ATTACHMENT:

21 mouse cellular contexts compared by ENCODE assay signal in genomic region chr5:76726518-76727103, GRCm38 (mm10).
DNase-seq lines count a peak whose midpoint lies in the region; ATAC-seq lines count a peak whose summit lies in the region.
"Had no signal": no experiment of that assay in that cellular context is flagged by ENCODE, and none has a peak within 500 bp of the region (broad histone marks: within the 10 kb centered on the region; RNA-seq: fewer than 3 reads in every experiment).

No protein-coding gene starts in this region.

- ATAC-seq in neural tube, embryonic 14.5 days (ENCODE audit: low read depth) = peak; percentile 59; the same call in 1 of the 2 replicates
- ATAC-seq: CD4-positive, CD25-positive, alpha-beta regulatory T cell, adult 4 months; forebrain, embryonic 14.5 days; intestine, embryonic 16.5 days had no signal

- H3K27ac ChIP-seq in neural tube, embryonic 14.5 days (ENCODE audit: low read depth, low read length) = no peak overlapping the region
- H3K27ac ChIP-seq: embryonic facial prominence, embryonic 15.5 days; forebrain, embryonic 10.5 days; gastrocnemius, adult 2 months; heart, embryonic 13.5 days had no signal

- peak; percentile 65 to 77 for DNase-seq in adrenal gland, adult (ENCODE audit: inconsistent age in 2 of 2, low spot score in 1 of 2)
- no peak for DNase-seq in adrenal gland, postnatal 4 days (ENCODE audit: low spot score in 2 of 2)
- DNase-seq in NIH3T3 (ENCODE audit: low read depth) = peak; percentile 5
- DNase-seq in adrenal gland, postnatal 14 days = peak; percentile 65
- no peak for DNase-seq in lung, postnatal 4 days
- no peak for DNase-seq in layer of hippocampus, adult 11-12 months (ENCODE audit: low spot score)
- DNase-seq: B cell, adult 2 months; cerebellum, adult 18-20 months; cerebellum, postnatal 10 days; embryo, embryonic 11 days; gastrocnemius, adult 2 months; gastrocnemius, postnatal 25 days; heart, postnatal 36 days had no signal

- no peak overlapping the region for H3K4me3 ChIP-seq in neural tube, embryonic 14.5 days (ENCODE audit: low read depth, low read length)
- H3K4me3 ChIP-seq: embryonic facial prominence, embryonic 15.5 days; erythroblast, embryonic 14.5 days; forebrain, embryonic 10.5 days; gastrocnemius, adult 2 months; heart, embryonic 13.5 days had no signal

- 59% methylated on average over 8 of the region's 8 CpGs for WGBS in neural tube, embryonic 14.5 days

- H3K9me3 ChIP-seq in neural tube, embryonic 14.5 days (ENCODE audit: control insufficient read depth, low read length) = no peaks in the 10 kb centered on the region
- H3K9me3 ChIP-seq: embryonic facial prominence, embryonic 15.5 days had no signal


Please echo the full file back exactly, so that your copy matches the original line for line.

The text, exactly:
21 mouse cellular contexts compared by ENCODE assay signal in genomic region chr5:76726518-76727103, GRCm38 (mm10).
DNase-seq lines count a peak whose midpoint lies in the region; ATAC-seq lines count a peak whose summit lies in the region.
"Had no signal": no experiment of that assay in that cellular context is flagged by ENCODE, and none has a peak within 500 bp of the region (broad histone marks: within the 10 kb centered on the region; RNA-seq: fewer than 3 reads in every experiment).

No protein-coding gene starts in this region.

- ATAC-seq in neural tube, embryonic 14.5 days (ENCODE audit: low read depth) = peak; percentile 59; the same call in 1 of the 2 replicates
- ATAC-seq: CD4-positive, CD25-positive, alpha-beta regulatory T cell, adult 4 months; forebrain, embryonic 14.5 days; intestine, embryonic 16.5 days had no signal

- H3K27ac ChIP-seq in neural tube, embryonic 14.5 days (ENCODE audit: low read depth, low read length) = no peak overlapping the region
- H3K27ac ChIP-seq: embryonic facial prominence, embryonic 15.5 days; forebrain, embryonic 10.5 days; gastrocnemius, adult 2 months; heart, embryonic 13.5 days had no signal

- peak; percentile 65 to 77 for DNase-seq in adrenal gland, adult (ENCODE audit: inconsistent age in 2 of 2, low spot score in 1 of 2)
- no peak for DNase-seq in adrenal gland, postnatal 4 days (ENCODE audit: low spot score in 2 of 2)
- DNase-seq in NIH3T3 (ENCODE audit: low read depth) = peak; percentile 5
- DNase-seq in adrenal gland, postnatal 14 days = peak; percentile 65
- no peak for DNase-seq in lung, postnatal 4 days
- no peak for DNase-seq in layer of hippocampus, adult 11-12 months (ENCODE audit: low spot score)
- DNase-seq: B cell, adult 2 months; cerebellum, adult 18-20 months; cerebellum, postnatal 10 days; embryo, embryonic 11 days; gastrocnemius, adult 2 months; gastrocnemius, postnatal 25 days; heart, postnatal 36 days had no signal

- no peak overlapping the region for H3K4me3 ChIP-seq in neural tube, embryonic 14.5 days (ENCODE audit: low read depth, low read length)
- H3K4me3 ChIP-seq: embryonic facial prominence, embryonic 15.5 days; erythroblast, embryonic 14.5 days; forebrain, embryonic 10.5 days; gastrocnemius, adult 2 months; heart, embryonic 13.5 days had no signal

- 59% methylated on average over 8 of the region's 8 CpGs for WGBS in neural tube, embryonic 14.5 days

- H3K9me3 ChIP-seq in neural tube, embryonic 14.5 days (ENCODE audit: control insufficient read depth, low read length) = no peaks in the 10 kb centered on the region
- H3K9me3 ChIP-seq: embryonic facial prominence, embryonic 15.5 days had no signal